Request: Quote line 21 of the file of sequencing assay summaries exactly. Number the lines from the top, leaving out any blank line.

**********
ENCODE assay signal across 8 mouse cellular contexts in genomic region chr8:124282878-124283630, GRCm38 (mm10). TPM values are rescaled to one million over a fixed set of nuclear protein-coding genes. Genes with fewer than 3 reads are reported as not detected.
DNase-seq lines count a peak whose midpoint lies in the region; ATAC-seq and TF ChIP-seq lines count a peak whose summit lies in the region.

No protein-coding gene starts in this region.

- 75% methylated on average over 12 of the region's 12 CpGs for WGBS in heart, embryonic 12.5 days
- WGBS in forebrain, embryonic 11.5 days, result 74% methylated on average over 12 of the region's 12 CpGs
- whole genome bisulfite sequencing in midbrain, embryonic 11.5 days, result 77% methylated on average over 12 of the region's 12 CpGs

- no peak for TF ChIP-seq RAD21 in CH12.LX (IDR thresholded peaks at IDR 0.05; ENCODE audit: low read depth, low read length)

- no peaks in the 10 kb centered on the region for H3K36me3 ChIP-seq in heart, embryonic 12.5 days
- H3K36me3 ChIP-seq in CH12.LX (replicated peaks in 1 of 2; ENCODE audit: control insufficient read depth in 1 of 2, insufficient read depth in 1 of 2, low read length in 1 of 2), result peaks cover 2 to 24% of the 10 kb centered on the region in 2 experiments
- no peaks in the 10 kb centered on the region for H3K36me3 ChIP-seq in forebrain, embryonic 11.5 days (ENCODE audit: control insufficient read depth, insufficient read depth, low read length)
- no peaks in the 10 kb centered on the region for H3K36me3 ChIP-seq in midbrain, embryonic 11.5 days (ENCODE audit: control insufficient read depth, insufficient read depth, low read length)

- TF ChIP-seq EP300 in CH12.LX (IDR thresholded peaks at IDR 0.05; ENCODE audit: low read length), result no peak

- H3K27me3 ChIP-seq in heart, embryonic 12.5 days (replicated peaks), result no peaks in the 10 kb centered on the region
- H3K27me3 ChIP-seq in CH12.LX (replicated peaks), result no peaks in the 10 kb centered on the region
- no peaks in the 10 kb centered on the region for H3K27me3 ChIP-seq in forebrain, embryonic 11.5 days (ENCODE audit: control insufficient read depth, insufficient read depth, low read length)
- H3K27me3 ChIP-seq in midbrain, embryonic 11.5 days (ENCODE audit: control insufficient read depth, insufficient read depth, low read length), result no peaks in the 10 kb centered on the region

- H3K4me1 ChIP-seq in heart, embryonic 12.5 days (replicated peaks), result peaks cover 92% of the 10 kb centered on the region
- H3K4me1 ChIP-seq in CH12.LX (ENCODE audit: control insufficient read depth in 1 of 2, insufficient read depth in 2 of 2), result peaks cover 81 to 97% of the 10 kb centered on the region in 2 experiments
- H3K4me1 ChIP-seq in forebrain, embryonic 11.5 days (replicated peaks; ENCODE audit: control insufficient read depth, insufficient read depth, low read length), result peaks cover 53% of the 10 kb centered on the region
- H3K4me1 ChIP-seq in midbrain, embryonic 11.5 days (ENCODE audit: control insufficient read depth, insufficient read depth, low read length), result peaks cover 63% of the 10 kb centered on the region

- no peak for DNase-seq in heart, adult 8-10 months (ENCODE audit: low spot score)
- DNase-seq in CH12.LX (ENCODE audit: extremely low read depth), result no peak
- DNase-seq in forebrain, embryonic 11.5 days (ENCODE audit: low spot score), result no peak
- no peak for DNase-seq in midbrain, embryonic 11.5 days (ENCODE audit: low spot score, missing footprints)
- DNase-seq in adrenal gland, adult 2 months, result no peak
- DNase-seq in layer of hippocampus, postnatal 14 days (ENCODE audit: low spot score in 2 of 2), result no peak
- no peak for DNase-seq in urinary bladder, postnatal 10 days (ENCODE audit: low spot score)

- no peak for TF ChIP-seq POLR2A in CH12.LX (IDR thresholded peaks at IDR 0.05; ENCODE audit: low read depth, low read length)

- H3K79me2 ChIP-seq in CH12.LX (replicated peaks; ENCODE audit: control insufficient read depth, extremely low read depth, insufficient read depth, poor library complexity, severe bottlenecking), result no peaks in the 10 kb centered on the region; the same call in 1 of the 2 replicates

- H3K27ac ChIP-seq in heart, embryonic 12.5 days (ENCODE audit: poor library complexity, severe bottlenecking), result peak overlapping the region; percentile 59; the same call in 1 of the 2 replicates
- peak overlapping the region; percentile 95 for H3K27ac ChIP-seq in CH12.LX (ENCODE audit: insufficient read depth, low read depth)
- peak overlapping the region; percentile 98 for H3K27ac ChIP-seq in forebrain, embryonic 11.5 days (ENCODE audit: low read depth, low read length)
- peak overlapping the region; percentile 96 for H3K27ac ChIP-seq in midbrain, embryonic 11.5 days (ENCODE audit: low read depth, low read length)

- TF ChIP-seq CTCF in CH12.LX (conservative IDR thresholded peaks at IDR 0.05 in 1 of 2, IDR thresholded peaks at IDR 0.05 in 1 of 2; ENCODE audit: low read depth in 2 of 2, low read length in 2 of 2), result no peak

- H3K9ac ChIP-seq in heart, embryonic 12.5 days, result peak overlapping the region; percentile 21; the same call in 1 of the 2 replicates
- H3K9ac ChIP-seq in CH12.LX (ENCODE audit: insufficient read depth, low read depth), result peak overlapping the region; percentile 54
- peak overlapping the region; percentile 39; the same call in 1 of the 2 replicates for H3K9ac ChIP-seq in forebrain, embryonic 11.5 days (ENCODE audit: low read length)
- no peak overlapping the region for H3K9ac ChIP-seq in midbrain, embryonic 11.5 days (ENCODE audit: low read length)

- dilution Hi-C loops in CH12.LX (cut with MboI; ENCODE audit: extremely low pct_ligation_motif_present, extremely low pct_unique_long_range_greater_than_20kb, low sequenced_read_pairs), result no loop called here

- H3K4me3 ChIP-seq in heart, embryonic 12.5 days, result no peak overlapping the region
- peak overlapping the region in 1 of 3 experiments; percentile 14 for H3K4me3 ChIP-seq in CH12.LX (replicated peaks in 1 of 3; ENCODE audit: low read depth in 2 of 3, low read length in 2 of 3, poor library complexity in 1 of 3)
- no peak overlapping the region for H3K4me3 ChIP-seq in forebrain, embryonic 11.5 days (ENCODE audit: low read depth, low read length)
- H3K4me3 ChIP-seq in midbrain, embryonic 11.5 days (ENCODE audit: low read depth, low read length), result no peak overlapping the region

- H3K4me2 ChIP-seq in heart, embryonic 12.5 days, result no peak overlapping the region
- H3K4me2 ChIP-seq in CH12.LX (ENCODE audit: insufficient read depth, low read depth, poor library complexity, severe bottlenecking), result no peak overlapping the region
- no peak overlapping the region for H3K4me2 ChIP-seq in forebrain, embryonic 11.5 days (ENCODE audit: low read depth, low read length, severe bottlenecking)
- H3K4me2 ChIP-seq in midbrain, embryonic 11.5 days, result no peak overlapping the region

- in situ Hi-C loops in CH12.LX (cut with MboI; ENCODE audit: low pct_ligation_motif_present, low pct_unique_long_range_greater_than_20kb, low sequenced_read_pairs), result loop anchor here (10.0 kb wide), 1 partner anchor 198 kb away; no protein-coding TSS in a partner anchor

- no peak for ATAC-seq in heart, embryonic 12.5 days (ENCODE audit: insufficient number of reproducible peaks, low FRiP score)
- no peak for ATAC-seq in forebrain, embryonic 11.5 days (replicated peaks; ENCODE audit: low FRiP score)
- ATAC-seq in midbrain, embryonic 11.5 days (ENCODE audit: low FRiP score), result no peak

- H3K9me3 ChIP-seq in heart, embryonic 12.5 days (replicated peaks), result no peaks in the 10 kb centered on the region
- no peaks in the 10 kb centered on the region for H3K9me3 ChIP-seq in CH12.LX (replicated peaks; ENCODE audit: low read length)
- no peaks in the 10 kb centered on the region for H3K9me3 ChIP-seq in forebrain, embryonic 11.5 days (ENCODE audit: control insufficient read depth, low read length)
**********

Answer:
- no peak for DNase-seq in heart, adult 8-10 months (ENCODE audit: low spot score)